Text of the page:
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Book Review: A Theology As Big As The City by Ray Bakke

Ray Bakke is Chancellor, distinguished professor of global urban ministry and Chairman of the Board of Regents at Bakke Graduate University of Ministry. He has also served as Global Urban Studies Professor at Northwest Graduate School and Executive Director of International Urban Associates. In 1989, he founded International Urban Associates (IUA), which has catalyzed a network of more than 100 urban-based church and mission leaders to serve some of the largest cities of the world. He spent much of his early ministry years in Chicago, where much of his theology of the city was formed. He holds a diploma from Moody Bible Institute, BA from Seattle Pacific College, an MDiv from Trinity Evangelical Divinity School, an STM and a DMin from McCormick Theological Seminary. He has authored numerous books on urban theology and ministry, highlighting the need for Christians to address the plight of the urban poor and marginalized.

After laying out the unique challenges in and need for urban ministry, Bakke notes that the thesis of this book is that “the primary challenge” of urban ministry “is theological” (Bakke: 14). His goal is to show from the Bible that God is deeply concerned about the structures and the individuals in cities. From Moses to Jeremiah, Bakke sets forth a biblical theology of ministry in and to cities. He lays out not only the need for an urban theology for our quickly urbanizing world (Introduction), but he also makes the case that many of the leaders and stories of the Bible are completely urban-centric. From Moses to Ruth, and Jeremiah to Isaiah, Bakke is quick to point out that many of our well-known biblical narratives are firmly rooted in God’s concern for cities. While looking at education, community, leadership development, migration, and the family, Bakke not only deals with many different subjects, but also how they interrelate with urban theology.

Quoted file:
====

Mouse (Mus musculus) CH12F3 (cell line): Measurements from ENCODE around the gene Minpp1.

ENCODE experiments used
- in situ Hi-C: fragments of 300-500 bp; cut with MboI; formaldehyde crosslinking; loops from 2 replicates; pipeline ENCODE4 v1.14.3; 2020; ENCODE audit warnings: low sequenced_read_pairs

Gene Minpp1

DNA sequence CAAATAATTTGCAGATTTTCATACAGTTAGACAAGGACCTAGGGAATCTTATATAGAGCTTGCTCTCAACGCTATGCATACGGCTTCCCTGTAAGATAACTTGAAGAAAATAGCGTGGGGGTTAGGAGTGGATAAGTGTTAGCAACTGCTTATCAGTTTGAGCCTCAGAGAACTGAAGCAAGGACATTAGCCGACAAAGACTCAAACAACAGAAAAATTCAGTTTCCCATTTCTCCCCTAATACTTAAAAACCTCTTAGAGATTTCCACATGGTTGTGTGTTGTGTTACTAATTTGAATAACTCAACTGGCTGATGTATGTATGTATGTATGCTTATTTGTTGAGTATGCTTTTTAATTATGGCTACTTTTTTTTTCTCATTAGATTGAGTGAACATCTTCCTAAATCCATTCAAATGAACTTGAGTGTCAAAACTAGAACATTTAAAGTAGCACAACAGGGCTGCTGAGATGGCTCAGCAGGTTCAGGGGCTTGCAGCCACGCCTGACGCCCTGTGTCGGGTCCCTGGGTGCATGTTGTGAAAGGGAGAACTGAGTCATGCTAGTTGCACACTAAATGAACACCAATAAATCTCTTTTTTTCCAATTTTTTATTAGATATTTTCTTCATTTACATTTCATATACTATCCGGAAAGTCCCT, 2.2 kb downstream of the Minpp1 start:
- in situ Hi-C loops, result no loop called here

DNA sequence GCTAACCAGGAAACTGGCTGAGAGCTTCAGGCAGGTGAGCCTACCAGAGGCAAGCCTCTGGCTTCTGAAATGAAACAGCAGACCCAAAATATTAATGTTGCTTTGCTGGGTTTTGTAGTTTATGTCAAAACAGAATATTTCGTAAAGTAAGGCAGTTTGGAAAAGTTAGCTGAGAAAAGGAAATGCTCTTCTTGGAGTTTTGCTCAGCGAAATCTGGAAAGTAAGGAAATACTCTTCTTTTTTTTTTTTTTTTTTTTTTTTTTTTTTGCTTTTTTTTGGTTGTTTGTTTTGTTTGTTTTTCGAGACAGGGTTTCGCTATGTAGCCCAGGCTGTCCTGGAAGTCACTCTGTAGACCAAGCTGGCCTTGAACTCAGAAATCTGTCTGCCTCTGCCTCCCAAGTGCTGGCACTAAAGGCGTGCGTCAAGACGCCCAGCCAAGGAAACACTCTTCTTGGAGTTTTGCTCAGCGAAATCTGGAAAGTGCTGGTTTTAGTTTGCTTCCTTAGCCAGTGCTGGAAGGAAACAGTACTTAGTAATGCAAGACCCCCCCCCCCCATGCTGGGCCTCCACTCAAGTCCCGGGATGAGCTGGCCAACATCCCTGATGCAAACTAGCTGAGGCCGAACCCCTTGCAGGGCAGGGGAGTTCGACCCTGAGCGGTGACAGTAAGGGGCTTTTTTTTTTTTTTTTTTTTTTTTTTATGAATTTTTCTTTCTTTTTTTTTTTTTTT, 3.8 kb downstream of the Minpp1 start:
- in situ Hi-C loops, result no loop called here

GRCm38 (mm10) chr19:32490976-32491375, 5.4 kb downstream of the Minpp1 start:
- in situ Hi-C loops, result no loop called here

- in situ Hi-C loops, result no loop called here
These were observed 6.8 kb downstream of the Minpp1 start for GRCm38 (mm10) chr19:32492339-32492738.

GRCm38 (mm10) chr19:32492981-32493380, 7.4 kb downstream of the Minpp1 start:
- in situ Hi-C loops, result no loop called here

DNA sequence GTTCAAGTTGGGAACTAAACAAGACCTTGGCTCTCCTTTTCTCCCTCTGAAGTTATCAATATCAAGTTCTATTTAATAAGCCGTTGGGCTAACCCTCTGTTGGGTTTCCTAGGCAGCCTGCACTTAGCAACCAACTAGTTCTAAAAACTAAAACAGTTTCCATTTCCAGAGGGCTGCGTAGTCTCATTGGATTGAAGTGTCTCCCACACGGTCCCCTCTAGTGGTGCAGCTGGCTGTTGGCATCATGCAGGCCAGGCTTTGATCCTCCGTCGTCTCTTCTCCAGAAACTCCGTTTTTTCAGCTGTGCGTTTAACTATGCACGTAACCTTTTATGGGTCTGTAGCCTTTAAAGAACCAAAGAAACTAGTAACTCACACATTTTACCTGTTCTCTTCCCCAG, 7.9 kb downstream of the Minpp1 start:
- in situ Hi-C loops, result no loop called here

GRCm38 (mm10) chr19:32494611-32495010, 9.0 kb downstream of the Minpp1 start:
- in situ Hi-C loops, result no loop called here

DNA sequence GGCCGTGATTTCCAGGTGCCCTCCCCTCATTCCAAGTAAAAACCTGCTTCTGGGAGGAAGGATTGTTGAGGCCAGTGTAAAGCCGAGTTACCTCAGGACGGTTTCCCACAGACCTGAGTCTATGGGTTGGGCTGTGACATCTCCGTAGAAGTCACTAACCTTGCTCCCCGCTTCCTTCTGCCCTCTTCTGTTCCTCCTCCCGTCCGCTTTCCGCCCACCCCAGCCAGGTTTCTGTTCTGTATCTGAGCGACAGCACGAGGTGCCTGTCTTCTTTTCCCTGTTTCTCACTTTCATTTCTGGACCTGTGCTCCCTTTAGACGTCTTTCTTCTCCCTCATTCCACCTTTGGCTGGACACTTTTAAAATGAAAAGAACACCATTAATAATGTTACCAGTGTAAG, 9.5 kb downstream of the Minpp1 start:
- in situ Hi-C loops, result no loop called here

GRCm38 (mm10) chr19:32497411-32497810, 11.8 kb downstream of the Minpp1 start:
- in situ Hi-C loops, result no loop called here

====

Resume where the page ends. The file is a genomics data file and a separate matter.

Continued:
Bakke’s book was not only a paradigm-shifter for me when I first read it, but also a ministry-saver. I first read this book several years ago right after moving into the inner-city of Memphis. I had a heart for the city, but very little theology of the city. Bakke’s book was not just refreshing and insightful, it was engaging and practical. I owe much of my understanding, language, and strategy to this book. Even today, it informs my ministry in and for the city. I currently live in an at-risk neighborhood in Austin. It’s no Memphis, but it has its challenges. And Bakke’s book has refreshed my once again, giving me a renewed vision for God’s heart for not just this community and city, but for the many global cities that still pine underneath the weight of injustice. I have to admit, the strength of Bakke’s book is that he reads almost everything in the Bible through the lens of this theology of the city. Unfortunately, this is also its only weakness. There are slight stretches at times to make the jump to urban ministry (i.e. reading the Song of Songs through the lens of urban kids with sexual temptation). I appreciate the application, but it can still be made without the leap to urban-specific theology. Again, Bakke’s book has been and still is one of the most formative books in my theology of the city and of ministry in an urban (and therefore, global) context. It is a must-read for anyone wanting to do ministry locally and/or globally.

You can download helpful study notes here.

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